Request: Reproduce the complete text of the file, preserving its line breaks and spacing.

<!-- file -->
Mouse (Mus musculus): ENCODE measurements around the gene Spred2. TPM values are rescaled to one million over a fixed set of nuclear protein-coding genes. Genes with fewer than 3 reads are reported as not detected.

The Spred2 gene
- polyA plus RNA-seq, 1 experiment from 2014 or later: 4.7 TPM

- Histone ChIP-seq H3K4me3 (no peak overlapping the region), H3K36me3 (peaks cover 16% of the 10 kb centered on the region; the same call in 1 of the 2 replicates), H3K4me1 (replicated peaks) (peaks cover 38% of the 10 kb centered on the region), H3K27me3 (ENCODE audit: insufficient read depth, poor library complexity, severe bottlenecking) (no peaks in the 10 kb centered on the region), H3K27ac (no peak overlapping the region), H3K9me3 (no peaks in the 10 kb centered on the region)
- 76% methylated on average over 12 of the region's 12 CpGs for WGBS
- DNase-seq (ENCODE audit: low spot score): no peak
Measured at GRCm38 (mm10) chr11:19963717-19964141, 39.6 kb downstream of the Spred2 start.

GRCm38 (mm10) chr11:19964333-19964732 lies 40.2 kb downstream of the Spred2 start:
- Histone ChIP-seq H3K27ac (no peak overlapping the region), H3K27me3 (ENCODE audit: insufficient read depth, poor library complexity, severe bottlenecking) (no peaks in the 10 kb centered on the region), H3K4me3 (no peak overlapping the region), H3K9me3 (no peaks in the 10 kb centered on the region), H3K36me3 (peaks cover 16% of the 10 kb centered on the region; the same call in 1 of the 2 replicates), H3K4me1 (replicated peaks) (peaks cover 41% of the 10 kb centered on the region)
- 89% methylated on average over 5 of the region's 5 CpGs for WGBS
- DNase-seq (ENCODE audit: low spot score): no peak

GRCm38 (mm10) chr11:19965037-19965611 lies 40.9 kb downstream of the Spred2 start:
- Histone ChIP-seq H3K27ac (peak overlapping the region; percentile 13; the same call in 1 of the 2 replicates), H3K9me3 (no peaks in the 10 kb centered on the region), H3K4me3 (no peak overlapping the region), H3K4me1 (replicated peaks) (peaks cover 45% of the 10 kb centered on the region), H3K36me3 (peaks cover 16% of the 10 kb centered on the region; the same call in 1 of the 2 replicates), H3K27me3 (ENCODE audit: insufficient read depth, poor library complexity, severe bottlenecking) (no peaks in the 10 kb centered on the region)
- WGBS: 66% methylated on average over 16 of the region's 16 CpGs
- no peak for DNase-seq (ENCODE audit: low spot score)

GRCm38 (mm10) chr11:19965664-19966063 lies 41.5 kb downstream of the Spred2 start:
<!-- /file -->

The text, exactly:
Mouse (Mus musculus): ENCODE measurements around the gene Spred2. TPM values are rescaled to one million over a fixed set of nuclear protein-coding genes. Genes with fewer than 3 reads are reported as not detected.

The Spred2 gene
- polyA plus RNA-seq, 1 experiment from 2014 or later: 4.7 TPM

- Histone ChIP-seq H3K4me3 (no peak overlapping the region), H3K36me3 (peaks cover 16% of the 10 kb centered on the region; the same call in 1 of the 2 replicates), H3K4me1 (replicated peaks) (peaks cover 38% of the 10 kb centered on the region), H3K27me3 (ENCODE audit: insufficient read depth, poor library complexity, severe bottlenecking) (no peaks in the 10 kb centered on the region), H3K27ac (no peak overlapping the region), H3K9me3 (no peaks in the 10 kb centered on the region)
- 76% methylated on average over 12 of the region's 12 CpGs for WGBS
- DNase-seq (ENCODE audit: low spot score): no peak
Measured at GRCm38 (mm10) chr11:19963717-19964141, 39.6 kb downstream of the Spred2 start.

GRCm38 (mm10) chr11:19964333-19964732 lies 40.2 kb downstream of the Spred2 start:
- Histone ChIP-seq H3K27ac (no peak overlapping the region), H3K27me3 (ENCODE audit: insufficient read depth, poor library complexity, severe bottlenecking) (no peaks in the 10 kb centered on the region), H3K4me3 (no peak overlapping the region), H3K9me3 (no peaks in the 10 kb centered on the region), H3K36me3 (peaks cover 16% of the 10 kb centered on the region; the same call in 1 of the 2 replicates), H3K4me1 (replicated peaks) (peaks cover 41% of the 10 kb centered on the region)
- 89% methylated on average over 5 of the region's 5 CpGs for WGBS
- DNase-seq (ENCODE audit: low spot score): no peak

GRCm38 (mm10) chr11:19965037-19965611 lies 40.9 kb downstream of the Spred2 start:
- Histone ChIP-seq H3K27ac (peak overlapping the region; percentile 13; the same call in 1 of the 2 replicates), H3K9me3 (no peaks in the 10 kb centered on the region), H3K4me3 (no peak overlapping the region), H3K4me1 (replicated peaks) (peaks cover 45% of the 10 kb centered on the region), H3K36me3 (peaks cover 16% of the 10 kb centered on the region; the same call in 1 of the 2 replicates), H3K27me3 (ENCODE audit: insufficient read depth, poor library complexity, severe bottlenecking) (no peaks in the 10 kb centered on the region)
- WGBS: 66% methylated on average over 16 of the region's 16 CpGs
- no peak for DNase-seq (ENCODE audit: low spot score)

GRCm38 (mm10) chr11:19965664-19966063 lies 41.5 kb downstream of the Spred2 start: